I was trying to solve this problem on SPOJ:

Given a sequence of $n$ numbers $a_1, a_2, \ldots, a_n$ and a number of $d$-queries. A $d$-query is a pair $(i, j)$, $(1 \leq i \leq j \leq n)$. For each $d$-query $(i, j)$, you have to return the number of distinct elements in the subsequence $a_i, a_{i+1}, \ldots, a_j$.

Specifically, the input to the problem is as follows.

  • Line 1: $n$, where $1 \leq n \leq 30000$
  • Line 2: $n$ numbers $a_1, a_2, \ldots, a_n$, where $1 \leq a_i \leq 10^6$
  • Line 3: $q$, the number of $d$-queries, where $1 \leq q \leq 200000$
  • Finally, $q$ lines, where each line contains 2 numbers $i, j$ representing a $d$-query, where $1 \leq i \leq j \leq n$.

But after a few hours of trying to solve it, I googled for a possible hint. I found one approach described here by user irancoldfusion:

First I thought a good O(n ^ 2 + q log q) would pass, but it didn't run in time. Then, I thought of the idea below which I haven't implemented yet:

The result of a query [a, b] is number of integers whose last occurrence in [1, b] is >= a.

Let's have two kinds of events: QueryEvent and NumberEvent. First we read whole input and sort all events, the key for QueryEvents are their end (i.e. b for query [a, b]), and for NumberEvents the key is their position in array.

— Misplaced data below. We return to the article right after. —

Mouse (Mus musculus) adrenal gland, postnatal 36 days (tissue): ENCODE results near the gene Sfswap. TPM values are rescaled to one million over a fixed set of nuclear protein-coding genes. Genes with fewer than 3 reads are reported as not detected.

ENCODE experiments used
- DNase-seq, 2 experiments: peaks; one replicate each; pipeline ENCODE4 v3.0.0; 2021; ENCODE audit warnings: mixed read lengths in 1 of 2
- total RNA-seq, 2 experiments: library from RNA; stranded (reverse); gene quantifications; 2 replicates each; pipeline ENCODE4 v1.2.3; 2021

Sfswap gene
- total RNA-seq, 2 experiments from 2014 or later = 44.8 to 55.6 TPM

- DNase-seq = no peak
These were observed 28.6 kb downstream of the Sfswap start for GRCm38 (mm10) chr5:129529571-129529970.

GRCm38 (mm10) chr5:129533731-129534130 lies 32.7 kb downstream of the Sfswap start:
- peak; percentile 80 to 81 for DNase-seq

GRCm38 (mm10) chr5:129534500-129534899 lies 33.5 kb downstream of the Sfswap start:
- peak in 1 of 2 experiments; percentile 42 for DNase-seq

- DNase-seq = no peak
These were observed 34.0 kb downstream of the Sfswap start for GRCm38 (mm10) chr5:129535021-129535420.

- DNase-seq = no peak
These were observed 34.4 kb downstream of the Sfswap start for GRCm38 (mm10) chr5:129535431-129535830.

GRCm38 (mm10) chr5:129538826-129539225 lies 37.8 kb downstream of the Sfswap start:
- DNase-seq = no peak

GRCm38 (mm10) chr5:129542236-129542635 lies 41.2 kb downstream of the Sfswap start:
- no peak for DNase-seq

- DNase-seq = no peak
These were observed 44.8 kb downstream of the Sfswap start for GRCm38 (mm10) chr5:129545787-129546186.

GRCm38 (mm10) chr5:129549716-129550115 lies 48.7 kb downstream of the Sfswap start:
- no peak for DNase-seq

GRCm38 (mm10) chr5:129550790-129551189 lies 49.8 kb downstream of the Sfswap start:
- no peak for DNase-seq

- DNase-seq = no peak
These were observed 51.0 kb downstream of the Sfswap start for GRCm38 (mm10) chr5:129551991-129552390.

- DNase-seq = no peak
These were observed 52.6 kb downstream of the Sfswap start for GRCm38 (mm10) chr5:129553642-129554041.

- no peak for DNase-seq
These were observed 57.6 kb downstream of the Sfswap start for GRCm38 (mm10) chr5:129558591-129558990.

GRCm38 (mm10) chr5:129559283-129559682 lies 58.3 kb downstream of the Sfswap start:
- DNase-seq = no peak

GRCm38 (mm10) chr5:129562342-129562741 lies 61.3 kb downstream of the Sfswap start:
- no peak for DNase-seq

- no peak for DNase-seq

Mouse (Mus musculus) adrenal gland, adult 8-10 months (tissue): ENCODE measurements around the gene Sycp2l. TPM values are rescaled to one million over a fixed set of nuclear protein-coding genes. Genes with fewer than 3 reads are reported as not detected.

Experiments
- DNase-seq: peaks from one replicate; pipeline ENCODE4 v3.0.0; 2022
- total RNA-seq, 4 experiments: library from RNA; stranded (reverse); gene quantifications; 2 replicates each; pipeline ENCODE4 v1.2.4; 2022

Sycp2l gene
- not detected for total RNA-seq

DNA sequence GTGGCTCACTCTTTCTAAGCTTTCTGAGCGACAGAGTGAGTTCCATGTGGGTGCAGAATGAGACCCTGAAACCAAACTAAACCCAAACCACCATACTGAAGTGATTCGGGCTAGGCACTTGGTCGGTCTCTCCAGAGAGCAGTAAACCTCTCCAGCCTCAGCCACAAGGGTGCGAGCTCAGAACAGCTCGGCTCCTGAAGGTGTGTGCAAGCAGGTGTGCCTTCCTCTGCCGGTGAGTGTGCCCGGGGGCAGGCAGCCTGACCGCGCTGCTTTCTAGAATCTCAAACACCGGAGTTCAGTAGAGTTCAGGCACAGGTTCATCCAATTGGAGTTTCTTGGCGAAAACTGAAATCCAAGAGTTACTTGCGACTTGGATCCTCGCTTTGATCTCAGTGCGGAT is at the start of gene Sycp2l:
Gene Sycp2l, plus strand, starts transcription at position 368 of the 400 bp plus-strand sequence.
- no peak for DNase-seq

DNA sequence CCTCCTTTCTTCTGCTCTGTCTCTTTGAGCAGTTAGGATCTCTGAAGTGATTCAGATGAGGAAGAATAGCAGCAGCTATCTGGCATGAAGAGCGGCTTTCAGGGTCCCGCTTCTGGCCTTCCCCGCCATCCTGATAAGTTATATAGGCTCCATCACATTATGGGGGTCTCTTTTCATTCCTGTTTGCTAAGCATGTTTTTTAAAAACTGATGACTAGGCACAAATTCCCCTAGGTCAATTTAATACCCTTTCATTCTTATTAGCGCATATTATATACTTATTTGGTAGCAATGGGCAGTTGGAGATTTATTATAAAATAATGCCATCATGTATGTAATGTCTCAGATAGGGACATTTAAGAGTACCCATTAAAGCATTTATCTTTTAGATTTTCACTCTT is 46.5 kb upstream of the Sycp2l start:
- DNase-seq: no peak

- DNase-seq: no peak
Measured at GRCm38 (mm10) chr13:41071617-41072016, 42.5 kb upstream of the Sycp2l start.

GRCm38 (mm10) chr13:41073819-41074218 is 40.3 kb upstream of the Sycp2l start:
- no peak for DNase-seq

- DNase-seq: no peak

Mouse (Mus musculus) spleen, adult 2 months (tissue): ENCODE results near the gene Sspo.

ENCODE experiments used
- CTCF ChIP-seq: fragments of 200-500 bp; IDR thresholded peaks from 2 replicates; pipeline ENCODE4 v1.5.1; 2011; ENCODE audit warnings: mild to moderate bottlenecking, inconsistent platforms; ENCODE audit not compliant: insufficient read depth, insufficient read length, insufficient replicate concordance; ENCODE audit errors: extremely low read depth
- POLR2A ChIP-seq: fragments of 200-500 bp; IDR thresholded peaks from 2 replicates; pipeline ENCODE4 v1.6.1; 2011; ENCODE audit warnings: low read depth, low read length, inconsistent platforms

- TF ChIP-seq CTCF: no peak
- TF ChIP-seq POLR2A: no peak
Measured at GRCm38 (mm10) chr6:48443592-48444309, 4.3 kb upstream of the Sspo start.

We also have a segment tree which answers the queries of kind: how many elements are at position range [x, y]. Initially the tree is empty.

Then we process events in order: + When we meet a NumberEvent: 1. If number has occurred before at position p, we remove p from segment tree. 2. We add position of number to the segment tree. + When we meet a QueryEvent: - Query the segment tree, and find the answer.

The overall time complexity of algorithm is O( (n + q) log n + (n + q) log (n + q) )

But I am not able to understand it properly. Can anybody help me in understanding the approach. I want to understand how are the positions inserted and deleted from the tree. That is, what does the segment tree hold, say for an interval.


1 Answer 1


(This answer is no longer very interesting, now that the question has been corrected to clarify that $1 \le a_i \le 10^6$ instead of $1 \le a_i \le 106$.)

This can be solved in $10^6(n+q)$ operations.

First, build a table $T[\cdot,\cdot]$, where $T[j,x]$ is the index of the last occurrence of the number $x$ among $a_1,a_2,\dots,a_j$. In other words,

$$T[j,x] = \max \{i : a_i=x \wedge 1\le i\le j\}.$$

This table can be built in $10^6n$ steps.

Next, you should be able to see how to answer a query $(i,j)$ quickly, by doing some lookups into the $T$ table. I'll let you work out the details so you can have the fun of solving the problem.


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